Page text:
RESEARCH REPORT

In brief

In brief

  • Threat actors are adapting and switching their operations strategically, operationally and technically
  • Global disinformation campaigns are affecting domestic or foreign political sentiment and financial markets
  • The 2019 Cyber Threatscape Report has discovered five factors that are influencing the cyberthreat landscape
  • Organizations need to pivot their approach to security regularly to achieve cyber resilience


The 2018 Cyber Threatscape Report noted the clear need for more effective use of actionable threat intelligence. With state-sponsored activities a growing force to be reckoned with, extended supply chain threats, targets against critical infrastructure and a surge in miner malware and more financially motivated advanced persistent threats, CISOs have had their work cut out to budget and act effectively.

Despite strong investments, the relentless creativity of cybercriminals continues to put pressure on organizations to be defense ready. Cybercriminals are testing organizations’ resilience by layering attacks, updating techniques and establishing new, intricate relationships to better disguise their identities. Businesses need to re-evaluate cyber postures to include suppliers, partners and acquisition targets, alongside their own organizations, to ensure they are not opening up new security gaps or inviting in threat actors who are dormant or active on third-party networks.

Organizations must take on the disruptive forces that are changing their industries and remember their most important currency—trust.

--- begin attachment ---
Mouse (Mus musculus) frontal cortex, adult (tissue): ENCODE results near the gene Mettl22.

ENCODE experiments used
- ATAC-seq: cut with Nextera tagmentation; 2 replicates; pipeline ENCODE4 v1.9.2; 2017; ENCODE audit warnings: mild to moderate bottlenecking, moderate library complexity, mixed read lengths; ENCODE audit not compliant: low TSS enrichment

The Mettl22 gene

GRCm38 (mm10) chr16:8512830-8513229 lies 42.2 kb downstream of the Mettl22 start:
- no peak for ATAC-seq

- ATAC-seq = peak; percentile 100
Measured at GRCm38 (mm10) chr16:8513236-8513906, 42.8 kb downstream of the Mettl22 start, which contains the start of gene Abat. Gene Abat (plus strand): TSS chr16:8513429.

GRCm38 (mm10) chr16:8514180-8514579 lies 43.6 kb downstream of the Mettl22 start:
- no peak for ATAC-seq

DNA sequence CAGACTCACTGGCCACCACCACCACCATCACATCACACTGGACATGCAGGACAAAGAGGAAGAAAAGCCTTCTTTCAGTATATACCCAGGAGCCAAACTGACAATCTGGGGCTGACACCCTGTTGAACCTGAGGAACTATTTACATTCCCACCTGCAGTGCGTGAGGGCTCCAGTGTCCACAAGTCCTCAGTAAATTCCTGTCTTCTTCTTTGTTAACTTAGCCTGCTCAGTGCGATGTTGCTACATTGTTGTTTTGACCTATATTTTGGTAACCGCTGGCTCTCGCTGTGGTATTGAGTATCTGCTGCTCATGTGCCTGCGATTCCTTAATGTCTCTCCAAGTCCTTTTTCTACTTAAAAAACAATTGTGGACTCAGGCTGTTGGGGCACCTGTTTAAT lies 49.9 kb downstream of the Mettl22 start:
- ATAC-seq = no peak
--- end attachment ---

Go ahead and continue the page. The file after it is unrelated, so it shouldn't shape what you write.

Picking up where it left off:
What’s inside the 2019 Cyber Threatscape Report?

In this latest report, Accenture iDefense offers leading practices for mitigating ransomware, suggestions regarding employee cybersecurity training, evaluations of international events coming up in the next 12 months and outlines which threat actors might use such events for nefarious purposes. Accenture iDefense aims to help its clients, partners and community members by providing this information so that they can stay ahead of threats pertinent to their businesses, industries and geographies.

Disinformation and technology are evolving

As geopolitical tensions persist, cyberthreat actors use high-profile global events to influence mass opinion, taking advantage of new technologies.

Cybercriminals adapt, hustle and diversify

Financially motivated attacks are still active, but cybercriminals will continue to shift their tactics to reduce risks of detection and disruptions.

New dangers in ransomware defense and response

Ransomware attacks could pose a significant threat and may at times serve hybrid motives—financial, ideological, or political.

Supply chain threats turn friends to frenemies

Basic cybersecurity hygiene appears to be pushing cyberthreat actors to find new avenues, such as their supply chains, to compromise organizations.

Cloud vulnerabilities demand costly solutions

Modern CPU vulnerabilities pose a high risk to organizations running their compute infrastructure in the public cloud.

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A security pivot

Cybercrime is not a one-time event. Just as one avenue of income has been blocked, cybercriminals will swiftly move on to another, often more sophisticated means of entry. Organizations must adapt their approach to meet the latest demands from a rapidly changing world by remembering that:

  1. Communications targeting a global stage may not be all they seem.
  2. Cybercriminals are shifting—and so should you.
  3. The mixed motives behind ransomware are making it more destructive.
  4. This is no time for splendid isolation—your ecosystem needs you.
  5. Beware of opening more than the back door.

Organizations must learn not to dwell on the vulnerabilities of the past and be consistent but flexible in their defense. In short, they must tackle cyber resilience with a security pivot mind-set.

Mark Sayer

Accenture Security


Simon Warren

Accenture Security

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